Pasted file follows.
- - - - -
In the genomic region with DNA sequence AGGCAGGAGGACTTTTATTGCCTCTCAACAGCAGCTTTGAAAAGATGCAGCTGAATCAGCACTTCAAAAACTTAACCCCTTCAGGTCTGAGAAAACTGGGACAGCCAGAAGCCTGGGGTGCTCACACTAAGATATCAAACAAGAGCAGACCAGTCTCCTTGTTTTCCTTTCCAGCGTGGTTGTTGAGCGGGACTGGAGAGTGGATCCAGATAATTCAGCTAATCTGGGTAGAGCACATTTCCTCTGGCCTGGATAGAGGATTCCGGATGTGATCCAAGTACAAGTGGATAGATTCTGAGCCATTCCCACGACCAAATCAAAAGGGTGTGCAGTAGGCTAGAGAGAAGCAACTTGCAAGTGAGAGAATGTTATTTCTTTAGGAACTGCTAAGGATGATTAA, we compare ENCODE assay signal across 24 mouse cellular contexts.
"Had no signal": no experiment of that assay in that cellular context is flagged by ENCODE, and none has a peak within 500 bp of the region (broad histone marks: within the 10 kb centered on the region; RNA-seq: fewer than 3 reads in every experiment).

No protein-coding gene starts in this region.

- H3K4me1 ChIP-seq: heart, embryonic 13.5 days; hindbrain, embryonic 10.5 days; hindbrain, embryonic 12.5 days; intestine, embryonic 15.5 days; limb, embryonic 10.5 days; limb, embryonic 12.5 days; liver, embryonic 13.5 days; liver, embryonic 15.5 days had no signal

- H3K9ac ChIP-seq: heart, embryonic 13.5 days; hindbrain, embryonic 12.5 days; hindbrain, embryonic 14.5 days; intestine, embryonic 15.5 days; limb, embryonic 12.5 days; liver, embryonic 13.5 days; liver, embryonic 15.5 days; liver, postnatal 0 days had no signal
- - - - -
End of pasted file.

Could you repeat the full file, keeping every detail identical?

In the genomic region with DNA sequence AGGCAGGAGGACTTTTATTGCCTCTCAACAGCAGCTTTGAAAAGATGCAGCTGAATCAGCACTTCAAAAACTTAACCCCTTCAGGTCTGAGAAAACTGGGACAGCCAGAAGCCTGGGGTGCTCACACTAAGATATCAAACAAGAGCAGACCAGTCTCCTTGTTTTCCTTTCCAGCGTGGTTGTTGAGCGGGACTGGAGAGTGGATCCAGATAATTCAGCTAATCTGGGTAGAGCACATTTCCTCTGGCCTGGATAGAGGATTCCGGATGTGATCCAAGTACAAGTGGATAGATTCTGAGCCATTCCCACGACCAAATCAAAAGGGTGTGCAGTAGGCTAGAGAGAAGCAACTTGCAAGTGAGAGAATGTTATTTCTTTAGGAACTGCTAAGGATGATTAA, we compare ENCODE assay signal across 24 mouse cellular contexts.
"Had no signal": no experiment of that assay in that cellular context is flagged by ENCODE, and none has a peak within 500 bp of the region (broad histone marks: within the 10 kb centered on the region; RNA-seq: fewer than 3 reads in every experiment).

No protein-coding gene starts in this region.

- H3K4me1 ChIP-seq: heart, embryonic 13.5 days; hindbrain, embryonic 10.5 days; hindbrain, embryonic 12.5 days; intestine, embryonic 15.5 days; limb, embryonic 10.5 days; limb, embryonic 12.5 days; liver, embryonic 13.5 days; liver, embryonic 15.5 days had no signal

- H3K9ac ChIP-seq: heart, embryonic 13.5 days; hindbrain, embryonic 12.5 days; hindbrain, embryonic 14.5 days; intestine, embryonic 15.5 days; limb, embryonic 12.5 days; liver, embryonic 13.5 days; liver, embryonic 15.5 days; liver, postnatal 0 days had no signal